Corporate events generally revolve around holidays in the country. Often December is a busy time for this, considering Christmas, Sinterklaas, and New years are all celebrated this month. In essence, the goal of the corporate events is very much in the spirit of the Holidays; bringing all the members of the various departments together and enjoying yourselves. This relaxation is very important to a good work-life balance, and over all, learning to be relaxed around your colleagues. Even from the companies perspectives, increasing the cohesiveness of co-workers is a massive benefit, as improving relations has a positive correlation on the productivity of workers.
Even so, it may be difficult to see exactly what these events can bring to you. As a quick break down, the two most important reasons these corporate events can be benficial to you are:
Build stronger team relationships: as you and your colleuges get closer together, you'll learn more about eachother....
Together Abroad07-12-2015 10:04 AM
In our busy world, it is sometimes challenging to combine work with private and social life, while not getting stressed. The trick is in knowing and following a time balance. Here are some time-management tips which will hopefully help you to not lose your nerves and to stay efficient and happy within and outside your work.
Do a time audit of your regular week
Spend one week looking where and how you spend your time. Using these results, consider how you may redistribute your time to have enough for the activities you really value. Also notice what you are wasting your time for. Simplify, delegate or totally eliminate activities that absorb too much time (especially if they are not worth that time).
Work smarter, not harder
Managing your time does not mean completing as many tasks into one day as possible. It is about simplifying work process, grouping similar tasks together, doing things faster. It is about thinking of what can be done more efficiently, instead of automatically performing a time-consuming task again and again.
Start with the most important tasks
The golden rule of time management is to first complete the two or three tasks that are the most crucial for...
Together Abroad27-11-2015 7:48 PM
The World Economic Forum (WEF) publishes the Global Gender Gap Index. The Global Gender Gap Index provides insight into the disparity between men and women for more than ninety percent of the world population. The Netherlands rises this year from fourteenth to thirteenth place.
The inequality between men and women over the past ten years decreased by 4 percent. Women now earn about what men earned in 2006. If we continue at this slow pace the WEF is expecting the gap to close entirely in about 118 years. This means that by the year 2133, the disparity between men and women will be lifted.
There is no country in the world where this type of wage inequality has been eliminated completely. The top four countries - Iceland, Norway, Finland and Sweden - have a wage gap of around twenty eight percent, while the lowest rated country - Yemen – has a fifty percent gap. The Netherlands has the gap between men and women standing at around seventy seven percenty, meanign women earn twenty three percent less than men.
The 145 countries studied were compared on four aspects of inequality: economic participation, access to education, health and life expectancy, and political...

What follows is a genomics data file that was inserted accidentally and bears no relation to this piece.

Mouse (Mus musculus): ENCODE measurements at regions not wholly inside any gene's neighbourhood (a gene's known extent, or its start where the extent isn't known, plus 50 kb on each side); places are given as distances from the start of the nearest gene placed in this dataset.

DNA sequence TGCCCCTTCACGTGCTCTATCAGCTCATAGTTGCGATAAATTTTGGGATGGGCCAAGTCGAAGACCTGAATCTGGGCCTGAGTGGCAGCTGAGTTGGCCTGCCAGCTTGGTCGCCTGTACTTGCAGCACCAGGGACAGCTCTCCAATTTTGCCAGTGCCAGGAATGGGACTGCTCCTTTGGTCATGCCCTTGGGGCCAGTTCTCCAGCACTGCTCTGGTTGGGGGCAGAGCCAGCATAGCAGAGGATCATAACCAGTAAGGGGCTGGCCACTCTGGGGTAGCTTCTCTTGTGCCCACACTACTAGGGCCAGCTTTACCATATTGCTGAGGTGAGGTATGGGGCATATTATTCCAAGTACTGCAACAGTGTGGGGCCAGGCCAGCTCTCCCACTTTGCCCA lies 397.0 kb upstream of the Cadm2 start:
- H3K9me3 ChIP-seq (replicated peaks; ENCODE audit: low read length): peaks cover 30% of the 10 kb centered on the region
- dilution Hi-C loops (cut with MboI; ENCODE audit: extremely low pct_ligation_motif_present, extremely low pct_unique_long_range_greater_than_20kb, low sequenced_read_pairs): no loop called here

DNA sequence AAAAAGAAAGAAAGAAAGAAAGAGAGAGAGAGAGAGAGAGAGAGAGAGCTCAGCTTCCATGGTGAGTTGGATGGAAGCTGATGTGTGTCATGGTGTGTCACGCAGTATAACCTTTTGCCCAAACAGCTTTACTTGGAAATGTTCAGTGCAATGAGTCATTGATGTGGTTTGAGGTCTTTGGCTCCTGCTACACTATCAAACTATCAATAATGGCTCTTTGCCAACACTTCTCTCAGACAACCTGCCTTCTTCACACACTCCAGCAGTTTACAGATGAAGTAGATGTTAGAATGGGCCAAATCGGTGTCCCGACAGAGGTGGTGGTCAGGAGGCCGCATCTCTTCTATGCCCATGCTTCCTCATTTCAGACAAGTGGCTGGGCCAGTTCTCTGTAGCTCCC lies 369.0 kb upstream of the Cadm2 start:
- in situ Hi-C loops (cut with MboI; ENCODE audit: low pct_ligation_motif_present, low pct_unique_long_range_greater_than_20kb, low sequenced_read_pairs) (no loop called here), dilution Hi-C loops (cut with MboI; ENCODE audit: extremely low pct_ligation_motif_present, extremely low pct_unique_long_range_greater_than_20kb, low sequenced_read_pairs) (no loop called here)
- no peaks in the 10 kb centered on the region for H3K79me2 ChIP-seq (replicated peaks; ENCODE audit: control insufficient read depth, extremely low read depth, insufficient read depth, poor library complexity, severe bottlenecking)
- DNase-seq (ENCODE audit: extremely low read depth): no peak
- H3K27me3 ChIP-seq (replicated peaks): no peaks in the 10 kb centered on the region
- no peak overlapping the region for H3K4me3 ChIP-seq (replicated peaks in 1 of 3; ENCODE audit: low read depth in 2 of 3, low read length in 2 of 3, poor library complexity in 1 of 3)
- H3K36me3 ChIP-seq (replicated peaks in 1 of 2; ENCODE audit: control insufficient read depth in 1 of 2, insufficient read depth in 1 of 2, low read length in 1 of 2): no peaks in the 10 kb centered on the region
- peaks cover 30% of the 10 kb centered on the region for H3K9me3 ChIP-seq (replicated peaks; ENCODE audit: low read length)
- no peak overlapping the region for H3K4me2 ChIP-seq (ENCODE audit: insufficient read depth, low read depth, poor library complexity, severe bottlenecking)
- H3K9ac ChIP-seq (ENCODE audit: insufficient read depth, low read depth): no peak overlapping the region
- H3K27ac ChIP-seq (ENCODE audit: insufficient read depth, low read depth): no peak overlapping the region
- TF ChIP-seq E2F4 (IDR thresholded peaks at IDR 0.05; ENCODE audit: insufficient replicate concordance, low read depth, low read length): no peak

Together Abroad12-11-2015 1:10 PM
No one wants to be under appreciated or neglected in something that you have invested in your time, effort, mind and hopes. And if in any other aspects of your lives it might be easier to recognize such situation and how to deal with it, when it comes to work, things get a bit trickier. Identifying when your boss doesn’t notice your hard work can be difficult, especially for younger employees, who don’t have previous experience with such circumstances or a lot of work experience in general and are still not used to what to expect in a work environment.
Some examples of under appreciation could be when you do your job well, complete your task on time, etc., however you don’t receive any kind of feedback, or the only type of feedback you get is the cases when you have done something wrong or a mistake. A lot of people might explain for themselves such behaviour as natural with the fact that this is their job and that is what they are supposed to do.
However, it is impossible to deny that a simple “good job, thank you” can boost your work motivation and feeling of accomplishment and that...
Polina Merkulova03-11-2015 9:36 AM
“Alone we can do a little; together we can do so much,” is a famous quote by Helen Keller. Indeed, teamwork is a very important cog in the clockwork of business which helps to accomplish so many objectives that would never have come true by working individually. The main goals of team building are exactly what the word says – to build a great team of employees that can effectively and productively work with each other. Therefore, team building can be seen as an important part of the employee learning and employee development. So, let’s look more closely at why team building is important, what it wants from you and what you can get out of it!
What is team building?
Team building is about learning to efficiently work together with your co-workers. The best way to achieve this goal is to make employees know each other as best as possible, usually through informal communication. Various training programs exist to help companies make a strong team. There are a number of different ways companies use team building training programs from simple business exercises to sport games.